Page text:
Chapter 3: New Year’s Eve Intubation

I remember the first time I felt like a doctor. It was January 1st, 2018 at 0630, halfway through my intern year.

I was an intern on 24 hour trauma surgery call for New Years Eve 2017. The hospital was pandemonium. My pager went off so often I couldn’t delete the pages fast enough. I went to more than 20 traumas over 24 hours. On average we admitted 1 patient every hour to an ICU bed. In the emergency room young patients, mostly intoxicated, overflowed into the hallway. The hospital ward beds were at capacity. I sat down 3 times over 24 hours. Finally at 5:30AM the following day I signed out my fellow intern and turned off my pager. All I had to do was round on my 12 colorectal patients, write notes, and go home. After reviewing the morning labs and vitals for my colorectal patients I received a call from the general surgery chief resident. He requested my assistance in the trauma bay. 4 critically ill patients involved in a horrific car accident would arrive in the emergency department within minutes. I dropped my list of colorectal patients and ran to the ED.

The 4 patients required every available physician and nurse. My senior resident managed the first two traumas himself, intubated both, and managed their triage- one to the operating room and one to the CT scanner. The junior surgical resident managed the third trauma, intubated him, and took him to the second available CT scanner. I was alone to manage the 4th trauma- luckily Dr. Amar Shah, an excellent emergency medicine physician, was available to support me. After a several minutes both of us noticed our patient’s decline in mental status- in a trauma patient this is concerning because it might mean they will not be able to breath on their own or become unable to “protect their airway”, meaning oral secretions can travel into his lungs causing aspiration pneumonia. We both agreed the patient should have a breathing tube inserted to prevent both complications.

Suddenly a nurse appeared with two drugs, etomidate and rocuronium, and a respiratory tech appeared with an intubation tray. Before I realized what was happening, we performed a time out to confirm the correct procedure and both drugs were injected. The respiratory tech handed me the laryngoscope.

There are two kinds of laryngoscopy (looking at the vocal cords): direct and indirect. In direct laryngoscopy the physician must tactfully move all anatomic structures out of the way in order to obtain a “direct view” of the vocal cords. In indirect (aka video laryngoscopy) a lens is placed at the end of the laryngoscope blade, giving the operator a much clearer view of the vocal cords. Video laryngoscopy is easier to learn especially for non-anesthesiologists.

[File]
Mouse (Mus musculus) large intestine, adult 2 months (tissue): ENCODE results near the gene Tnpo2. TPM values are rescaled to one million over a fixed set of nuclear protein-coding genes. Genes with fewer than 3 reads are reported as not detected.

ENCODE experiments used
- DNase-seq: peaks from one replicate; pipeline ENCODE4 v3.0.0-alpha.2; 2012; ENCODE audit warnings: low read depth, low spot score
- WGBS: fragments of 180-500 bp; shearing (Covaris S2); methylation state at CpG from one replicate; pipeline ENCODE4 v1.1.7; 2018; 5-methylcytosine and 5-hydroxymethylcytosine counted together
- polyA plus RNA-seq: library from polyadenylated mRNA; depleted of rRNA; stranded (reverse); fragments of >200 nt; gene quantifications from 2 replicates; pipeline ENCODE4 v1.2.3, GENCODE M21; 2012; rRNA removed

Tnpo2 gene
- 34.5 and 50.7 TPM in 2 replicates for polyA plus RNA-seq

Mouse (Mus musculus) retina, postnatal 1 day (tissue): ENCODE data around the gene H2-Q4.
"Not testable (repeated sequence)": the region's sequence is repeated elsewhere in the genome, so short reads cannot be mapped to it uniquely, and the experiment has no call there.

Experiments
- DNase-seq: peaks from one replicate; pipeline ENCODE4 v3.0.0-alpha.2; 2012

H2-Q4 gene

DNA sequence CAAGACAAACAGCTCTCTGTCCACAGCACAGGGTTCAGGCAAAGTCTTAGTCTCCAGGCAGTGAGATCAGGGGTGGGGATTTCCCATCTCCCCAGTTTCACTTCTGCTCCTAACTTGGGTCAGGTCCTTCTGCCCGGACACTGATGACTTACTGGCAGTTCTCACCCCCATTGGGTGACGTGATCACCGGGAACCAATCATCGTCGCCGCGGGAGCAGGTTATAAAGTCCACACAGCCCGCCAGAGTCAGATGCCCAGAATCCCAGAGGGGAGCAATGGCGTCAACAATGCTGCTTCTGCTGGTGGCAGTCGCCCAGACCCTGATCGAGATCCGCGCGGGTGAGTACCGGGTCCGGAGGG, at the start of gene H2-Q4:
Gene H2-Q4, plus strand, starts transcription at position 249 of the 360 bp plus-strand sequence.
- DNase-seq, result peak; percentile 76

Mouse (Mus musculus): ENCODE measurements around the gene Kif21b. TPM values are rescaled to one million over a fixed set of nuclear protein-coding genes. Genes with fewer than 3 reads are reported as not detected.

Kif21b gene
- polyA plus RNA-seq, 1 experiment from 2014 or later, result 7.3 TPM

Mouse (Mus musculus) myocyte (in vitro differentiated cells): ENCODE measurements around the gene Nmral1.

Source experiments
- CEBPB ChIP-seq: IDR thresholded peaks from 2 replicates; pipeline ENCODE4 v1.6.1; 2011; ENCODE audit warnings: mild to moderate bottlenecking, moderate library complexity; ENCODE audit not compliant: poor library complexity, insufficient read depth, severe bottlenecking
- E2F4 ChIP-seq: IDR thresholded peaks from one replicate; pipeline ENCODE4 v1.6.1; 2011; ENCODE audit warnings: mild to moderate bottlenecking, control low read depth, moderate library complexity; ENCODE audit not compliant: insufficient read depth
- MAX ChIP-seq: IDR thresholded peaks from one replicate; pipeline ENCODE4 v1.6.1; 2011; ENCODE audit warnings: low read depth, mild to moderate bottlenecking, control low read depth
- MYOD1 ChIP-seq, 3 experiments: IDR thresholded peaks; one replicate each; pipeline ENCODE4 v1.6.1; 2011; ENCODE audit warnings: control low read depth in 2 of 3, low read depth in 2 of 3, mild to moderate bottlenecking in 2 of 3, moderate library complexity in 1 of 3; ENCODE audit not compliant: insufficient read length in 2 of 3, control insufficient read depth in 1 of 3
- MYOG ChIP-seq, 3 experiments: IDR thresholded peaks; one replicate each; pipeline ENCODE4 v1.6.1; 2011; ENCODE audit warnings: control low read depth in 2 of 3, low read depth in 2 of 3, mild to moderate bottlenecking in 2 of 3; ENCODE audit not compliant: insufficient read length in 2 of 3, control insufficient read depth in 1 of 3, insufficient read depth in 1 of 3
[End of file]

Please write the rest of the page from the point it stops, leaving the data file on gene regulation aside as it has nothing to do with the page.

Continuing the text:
Unfortunately for me both of the video laryngoscopes were used by the surgical residents. As I felt the patient’s jaw relax and his breathing stop I slid the direct laryngoscope past the right side of the tongue into the vallecula, the space immediately behind the epiglottis. Just as I achieved a Grade I view of the vocal cords someone I heard a loud sound- for a split second I looked to see what it was. I looked back at the patient- now I had a grade 4 view.

Successful direct laryngoscope relies on millimeter-precision movements of the elbow and shoulder. Useless. At that moment the patient’s oxygens saturation started to drop- first to 95, then to 94. I knew I had to get this tube in before his oxygen saturation dropped to zero. My heart rate skyrocketed.

I was physically and mentally exhausted. I hadn’t slept in over 24 hours. I had no cortisol left in my body. Then something happened. I slid the MAC4 past the tongue and into the vallecula, achieved a grade I view, then smoothly passed the endotracheal tube past the vocal cords. As I ventilated my patient with a purple ambu-bag his saturation continued to drop. Then it bottomed out at 68%.

As I ventilated him his oxygen saturation returned to 100%. It felt like the slowest intubation of my life- but it must have occurred in less than 15 seconds per the patient’s starting and ending oxygen saturation. I felt like my sympathetic nervous system and fight-or-flight response were turned off. I checked my heart rate: it was exactly 60. One beat per second.

After that moment everything seemed the same but somehow completely different. I was still tired, hungry, and had to work long hours for minimal pay; but I wasn’t the same person anymore. My perception was fundamentally different.

Published by Nabil

Nabil Othman, MD is an anesthesiology resident physician at Cedars Sinai Medical Center in Los Angeles, CA. As a Michigan native he advocates calling carbonated, sugary beverages "pop". When he is not an indentured servant in the hospital he enjoys CrossFit, telling everyone he meets about CrossFit, and attempting dangerous hikes in Hawaii with his college roommates.

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